I know the doctrine of original sin/total depravity may be off topic here on this thread as was pointed out but I want to chime in on it and it is imo also an unnecessary stumbling block as the trinity is to some also. First off as a former long time Calvinist what I was taught about original sin or total depravity is not that we are naturally as evil as we can be or evil through and through but that all our deeds are unacceptable to God outside of Christ.This is also the Arminian concept of it but the difference is that in Calvinism our very wants for righteousness/Christ only comes from God and cannot arise from our depraved selves. “by grace we are saved through faith and that not of ourselves”
I understand sovereignty,predestination,the “effectual call”,limited atonement and have stood for some of these issues from scripture on this site but tbh from my own personal experience it’s a very hard system to live by.June 23, 2016 at 4:41 pm #815130
Hello, Andrew and Kerwin,
Calvin’s argument was that we are in fact born corrupt through and through. Unless we are among the predestined elect, we can want and will nothing but evil. The elect can and should do better, but they generally fail to do so. Hence, according to Calvin, even the “pillars of the church” deserve eternal damnation, as do all of the elect. They all but are but very lucky reprobate that God, for some secret reason, predetermined to be saved. Granted, the elect can do some good things, still, it isn’t really their own choosing. All our decisions, great and small, were predetermined by God to occur. We may be seem to make choices, but, in teh end, it was God who predetermined what choices we would make. Hence, freedom in any true sense of the term is out of teh question for Calvin. Because of this denial of free will, I cannot accept Calvin. But, and this is an important point I am trying to make to some other members here, I’m glad I had the opportunity to really study up on Calvinistic tradition. Knowing what this tradition stood for enabled me to better define my own faith, better understand where I, as a Protestant and Presbyterian, came from. Of course, I don’t agree at all with Calvin here or on most other of his doctrines. But I just don’t think you can have a truly healthy informed faith without studying church history and doctrine.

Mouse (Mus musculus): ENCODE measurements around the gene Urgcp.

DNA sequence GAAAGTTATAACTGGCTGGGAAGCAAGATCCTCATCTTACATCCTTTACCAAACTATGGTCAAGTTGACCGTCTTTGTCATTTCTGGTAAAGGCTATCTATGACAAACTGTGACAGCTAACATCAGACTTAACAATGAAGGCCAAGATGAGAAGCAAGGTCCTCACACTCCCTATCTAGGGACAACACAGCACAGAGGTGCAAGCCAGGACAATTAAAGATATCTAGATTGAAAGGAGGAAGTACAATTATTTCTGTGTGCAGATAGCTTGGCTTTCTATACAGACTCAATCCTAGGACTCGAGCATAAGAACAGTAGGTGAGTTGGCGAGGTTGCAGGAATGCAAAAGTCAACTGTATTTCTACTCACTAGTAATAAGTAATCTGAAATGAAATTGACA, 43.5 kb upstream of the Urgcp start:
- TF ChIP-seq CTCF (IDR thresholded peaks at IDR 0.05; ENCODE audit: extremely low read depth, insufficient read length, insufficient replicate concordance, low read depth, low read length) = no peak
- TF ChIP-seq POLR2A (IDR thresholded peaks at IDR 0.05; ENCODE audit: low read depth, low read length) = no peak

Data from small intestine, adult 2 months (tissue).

It’s really easy to say that all we need to understand Scripture is the Spirit and easy to say we all feel we have been moved by the Spirit in our understanding. But let’s be honest here. Every kook and fanatic in the book also claims he or she has been instructed by the Spirit and has the one true interpretation of Scripture. We need to test others, be as iron upon iron, sharpening one another, testing ourselves as well. The Spirit brings us into community, and that means dialogue with one another. Hence, we should no go to Scripture with the blinders on, with this kind of modern-day cowboy theology, where you feel you don’t need to bump heads with others, least of a with the major leaders and thinkers. Also, much as I am critical of certain traditional Christian teachings and the fathers on a number of issues, I also gained much valuable spiritual insight from them as well. You can call them usurpers or any other name in the book, still, given a choice between them and what some member here has to day, I’d choose the fathers any day. They were light years beyond us. No question about it. They were the great movers and shakers and there is damn good reason why they were so, though again, I certainly do not agree with everything they said. Well, I reserve the right not to have to agree with everything those contemporary theologians in my field say, either, for that matter. If you want to grow and go,pick the brains of the “biggies” and then try and go ’em one better. That’s my motto. When it comes to biblical studies, or just general knowledge of the Bible, I go strictly on the world of modern biblical scholarship, not tradition or the opinions of laity. I’m not saying that the laity are dumb or anything like that. I am simply saying I want to swing with the most scholarly crowd I can find. So, color me an elitist or an effect intellectual snob or anything else you want and turn the page. That’s simply my way of maintaining quality control in my belief system.June 23, 2016 at 4:45 pm #815131